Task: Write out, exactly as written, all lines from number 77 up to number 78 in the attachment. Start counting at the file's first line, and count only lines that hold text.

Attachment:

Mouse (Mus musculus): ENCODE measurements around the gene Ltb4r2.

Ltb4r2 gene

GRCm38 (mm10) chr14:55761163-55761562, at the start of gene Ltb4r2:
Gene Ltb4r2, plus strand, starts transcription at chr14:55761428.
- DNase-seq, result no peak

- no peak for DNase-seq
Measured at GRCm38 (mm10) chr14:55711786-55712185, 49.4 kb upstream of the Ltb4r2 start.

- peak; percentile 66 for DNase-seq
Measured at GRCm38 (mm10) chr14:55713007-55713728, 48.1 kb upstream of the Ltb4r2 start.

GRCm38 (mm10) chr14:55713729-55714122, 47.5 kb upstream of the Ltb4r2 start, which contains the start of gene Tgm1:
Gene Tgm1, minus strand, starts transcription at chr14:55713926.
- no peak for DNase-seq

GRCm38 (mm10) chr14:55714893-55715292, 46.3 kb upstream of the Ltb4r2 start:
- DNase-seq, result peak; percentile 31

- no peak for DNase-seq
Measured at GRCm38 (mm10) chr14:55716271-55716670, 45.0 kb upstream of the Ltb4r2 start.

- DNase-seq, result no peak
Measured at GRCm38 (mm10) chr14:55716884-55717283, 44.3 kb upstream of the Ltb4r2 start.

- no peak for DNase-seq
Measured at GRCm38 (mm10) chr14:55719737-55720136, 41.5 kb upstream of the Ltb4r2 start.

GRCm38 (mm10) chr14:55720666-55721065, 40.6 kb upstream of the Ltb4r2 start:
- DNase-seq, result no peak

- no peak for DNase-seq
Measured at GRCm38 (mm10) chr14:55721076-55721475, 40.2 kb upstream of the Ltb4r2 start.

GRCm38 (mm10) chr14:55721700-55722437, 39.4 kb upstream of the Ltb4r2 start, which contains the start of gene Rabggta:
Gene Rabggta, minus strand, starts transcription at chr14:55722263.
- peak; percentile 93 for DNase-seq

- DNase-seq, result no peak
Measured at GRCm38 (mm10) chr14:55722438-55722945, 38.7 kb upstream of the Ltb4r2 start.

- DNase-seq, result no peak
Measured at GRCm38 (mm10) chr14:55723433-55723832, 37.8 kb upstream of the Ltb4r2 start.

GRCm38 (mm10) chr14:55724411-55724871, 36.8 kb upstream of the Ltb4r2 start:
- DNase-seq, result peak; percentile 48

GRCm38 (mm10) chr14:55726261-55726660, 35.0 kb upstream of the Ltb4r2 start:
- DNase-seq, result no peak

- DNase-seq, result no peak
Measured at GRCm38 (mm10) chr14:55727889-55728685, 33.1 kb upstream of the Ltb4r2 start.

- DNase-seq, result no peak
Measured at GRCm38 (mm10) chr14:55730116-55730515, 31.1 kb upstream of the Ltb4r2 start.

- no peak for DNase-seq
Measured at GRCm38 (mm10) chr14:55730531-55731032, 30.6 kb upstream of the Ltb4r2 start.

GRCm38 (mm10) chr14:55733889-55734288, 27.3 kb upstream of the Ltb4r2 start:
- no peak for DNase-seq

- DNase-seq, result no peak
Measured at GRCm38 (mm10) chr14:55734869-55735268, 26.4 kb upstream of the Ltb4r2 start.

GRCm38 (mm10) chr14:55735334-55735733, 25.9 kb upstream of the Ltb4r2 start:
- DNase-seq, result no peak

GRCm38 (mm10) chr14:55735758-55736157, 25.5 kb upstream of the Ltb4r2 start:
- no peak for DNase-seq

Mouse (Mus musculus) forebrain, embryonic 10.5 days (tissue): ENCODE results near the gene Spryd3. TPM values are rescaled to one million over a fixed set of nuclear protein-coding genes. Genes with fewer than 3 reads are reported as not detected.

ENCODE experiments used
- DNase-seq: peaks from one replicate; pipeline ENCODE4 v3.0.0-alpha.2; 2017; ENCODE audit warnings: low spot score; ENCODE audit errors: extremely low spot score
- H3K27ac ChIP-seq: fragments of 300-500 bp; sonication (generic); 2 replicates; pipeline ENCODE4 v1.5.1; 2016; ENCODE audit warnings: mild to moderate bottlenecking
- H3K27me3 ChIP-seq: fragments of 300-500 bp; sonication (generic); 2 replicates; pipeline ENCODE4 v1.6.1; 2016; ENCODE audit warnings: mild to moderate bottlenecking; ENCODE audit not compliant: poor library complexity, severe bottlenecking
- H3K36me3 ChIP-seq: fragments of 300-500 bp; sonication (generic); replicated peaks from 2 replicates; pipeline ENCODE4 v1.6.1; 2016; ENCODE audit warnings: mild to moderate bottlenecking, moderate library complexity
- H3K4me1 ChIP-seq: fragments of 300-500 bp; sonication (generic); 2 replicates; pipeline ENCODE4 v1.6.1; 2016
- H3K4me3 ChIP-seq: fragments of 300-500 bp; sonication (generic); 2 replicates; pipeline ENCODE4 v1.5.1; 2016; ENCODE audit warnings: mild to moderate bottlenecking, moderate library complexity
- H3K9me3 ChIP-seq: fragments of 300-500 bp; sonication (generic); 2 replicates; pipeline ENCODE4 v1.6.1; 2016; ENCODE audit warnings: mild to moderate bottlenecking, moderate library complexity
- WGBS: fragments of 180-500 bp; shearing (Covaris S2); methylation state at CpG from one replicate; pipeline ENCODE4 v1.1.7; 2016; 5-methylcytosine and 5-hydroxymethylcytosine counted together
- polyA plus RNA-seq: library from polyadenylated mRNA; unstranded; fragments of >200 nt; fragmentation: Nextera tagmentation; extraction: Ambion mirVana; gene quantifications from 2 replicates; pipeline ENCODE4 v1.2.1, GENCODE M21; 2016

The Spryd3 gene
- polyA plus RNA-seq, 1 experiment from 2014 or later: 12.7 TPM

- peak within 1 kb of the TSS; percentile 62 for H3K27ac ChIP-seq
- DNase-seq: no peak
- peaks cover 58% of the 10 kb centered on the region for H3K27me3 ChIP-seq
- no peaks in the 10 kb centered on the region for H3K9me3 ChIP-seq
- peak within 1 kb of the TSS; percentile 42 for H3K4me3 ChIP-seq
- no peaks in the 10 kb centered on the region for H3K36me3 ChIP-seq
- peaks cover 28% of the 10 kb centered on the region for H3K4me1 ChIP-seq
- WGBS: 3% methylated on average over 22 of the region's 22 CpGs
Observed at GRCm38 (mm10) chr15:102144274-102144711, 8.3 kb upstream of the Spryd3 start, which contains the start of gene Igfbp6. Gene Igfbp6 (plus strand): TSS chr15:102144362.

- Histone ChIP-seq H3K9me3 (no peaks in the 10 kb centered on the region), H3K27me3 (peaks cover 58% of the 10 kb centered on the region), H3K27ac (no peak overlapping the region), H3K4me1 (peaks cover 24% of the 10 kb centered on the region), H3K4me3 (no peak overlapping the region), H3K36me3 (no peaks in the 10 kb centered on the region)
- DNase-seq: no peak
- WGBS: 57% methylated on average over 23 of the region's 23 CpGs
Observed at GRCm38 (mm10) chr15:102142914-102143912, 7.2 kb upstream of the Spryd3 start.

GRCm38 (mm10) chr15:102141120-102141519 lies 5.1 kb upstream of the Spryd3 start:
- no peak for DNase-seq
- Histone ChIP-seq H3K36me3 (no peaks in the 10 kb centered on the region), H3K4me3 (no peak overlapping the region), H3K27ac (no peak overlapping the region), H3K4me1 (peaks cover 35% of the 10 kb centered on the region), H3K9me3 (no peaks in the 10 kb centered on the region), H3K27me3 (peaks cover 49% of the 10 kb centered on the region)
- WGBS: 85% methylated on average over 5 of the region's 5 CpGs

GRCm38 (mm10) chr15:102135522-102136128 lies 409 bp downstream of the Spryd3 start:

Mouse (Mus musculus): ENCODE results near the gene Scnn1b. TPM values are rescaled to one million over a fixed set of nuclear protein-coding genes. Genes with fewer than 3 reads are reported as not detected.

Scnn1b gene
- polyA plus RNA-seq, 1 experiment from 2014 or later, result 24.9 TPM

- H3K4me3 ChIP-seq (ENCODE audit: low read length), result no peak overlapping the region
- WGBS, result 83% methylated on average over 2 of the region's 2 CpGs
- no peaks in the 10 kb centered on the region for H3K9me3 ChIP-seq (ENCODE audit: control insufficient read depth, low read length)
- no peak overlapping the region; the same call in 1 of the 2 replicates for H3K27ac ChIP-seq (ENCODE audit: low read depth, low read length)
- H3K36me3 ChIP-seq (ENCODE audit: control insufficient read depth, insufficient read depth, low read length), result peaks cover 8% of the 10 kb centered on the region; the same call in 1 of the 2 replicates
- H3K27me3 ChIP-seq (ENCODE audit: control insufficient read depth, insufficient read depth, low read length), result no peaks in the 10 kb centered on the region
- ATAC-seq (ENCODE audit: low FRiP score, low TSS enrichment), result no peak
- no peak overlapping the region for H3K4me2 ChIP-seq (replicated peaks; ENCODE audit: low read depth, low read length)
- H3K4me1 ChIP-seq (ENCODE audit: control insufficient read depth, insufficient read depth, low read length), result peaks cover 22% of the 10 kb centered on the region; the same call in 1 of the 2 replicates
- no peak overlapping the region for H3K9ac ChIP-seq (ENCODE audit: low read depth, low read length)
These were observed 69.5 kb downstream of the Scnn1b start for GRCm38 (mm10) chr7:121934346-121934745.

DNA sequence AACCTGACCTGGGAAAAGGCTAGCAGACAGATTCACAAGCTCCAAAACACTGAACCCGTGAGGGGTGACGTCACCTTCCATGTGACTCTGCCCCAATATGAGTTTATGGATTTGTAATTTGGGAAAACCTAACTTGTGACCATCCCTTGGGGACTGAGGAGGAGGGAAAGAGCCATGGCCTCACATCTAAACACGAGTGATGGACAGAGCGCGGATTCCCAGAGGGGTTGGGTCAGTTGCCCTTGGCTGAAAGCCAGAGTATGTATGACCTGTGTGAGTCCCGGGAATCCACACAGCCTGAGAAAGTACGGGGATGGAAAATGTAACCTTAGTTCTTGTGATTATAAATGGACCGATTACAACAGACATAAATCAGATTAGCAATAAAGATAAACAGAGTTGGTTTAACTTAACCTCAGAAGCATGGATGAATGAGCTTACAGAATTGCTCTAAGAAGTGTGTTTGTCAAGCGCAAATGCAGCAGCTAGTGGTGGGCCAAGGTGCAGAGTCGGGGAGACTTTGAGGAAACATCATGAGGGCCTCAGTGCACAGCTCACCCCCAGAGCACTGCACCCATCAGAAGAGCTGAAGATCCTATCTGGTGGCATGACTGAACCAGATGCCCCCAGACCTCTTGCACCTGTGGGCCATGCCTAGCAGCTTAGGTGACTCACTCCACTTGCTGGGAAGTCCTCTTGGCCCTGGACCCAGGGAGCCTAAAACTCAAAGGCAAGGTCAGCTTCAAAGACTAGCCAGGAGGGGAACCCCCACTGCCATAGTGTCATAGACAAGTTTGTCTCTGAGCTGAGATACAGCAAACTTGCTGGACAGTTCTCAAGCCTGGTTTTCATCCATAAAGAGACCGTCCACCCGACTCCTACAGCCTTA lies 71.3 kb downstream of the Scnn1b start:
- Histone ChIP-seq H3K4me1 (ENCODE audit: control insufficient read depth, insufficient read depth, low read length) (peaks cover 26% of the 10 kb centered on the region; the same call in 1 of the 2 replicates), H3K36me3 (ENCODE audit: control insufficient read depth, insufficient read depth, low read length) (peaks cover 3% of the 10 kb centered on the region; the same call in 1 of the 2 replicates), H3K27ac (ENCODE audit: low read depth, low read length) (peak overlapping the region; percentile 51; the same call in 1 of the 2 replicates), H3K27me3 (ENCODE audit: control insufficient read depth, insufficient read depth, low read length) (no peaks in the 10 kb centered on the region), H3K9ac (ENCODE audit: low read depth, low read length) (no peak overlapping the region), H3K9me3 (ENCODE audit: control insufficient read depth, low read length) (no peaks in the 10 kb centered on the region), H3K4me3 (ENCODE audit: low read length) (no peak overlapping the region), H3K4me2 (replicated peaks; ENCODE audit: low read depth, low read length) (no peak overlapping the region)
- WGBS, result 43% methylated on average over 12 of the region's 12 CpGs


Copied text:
- no peak for DNase-seq
- Histone ChIP-seq H3K36me3 (no peaks in the 10 kb centered on the region), H3K4me3 (no peak overlapping the region), H3K27ac (no peak overlapping the region), H3K4me1 (peaks cover 35% of the 10 kb centered on the region), H3K9me3 (no peaks in the 10 kb centered on the region), H3K27me3 (peaks cover 49% of the 10 kb centered on the region)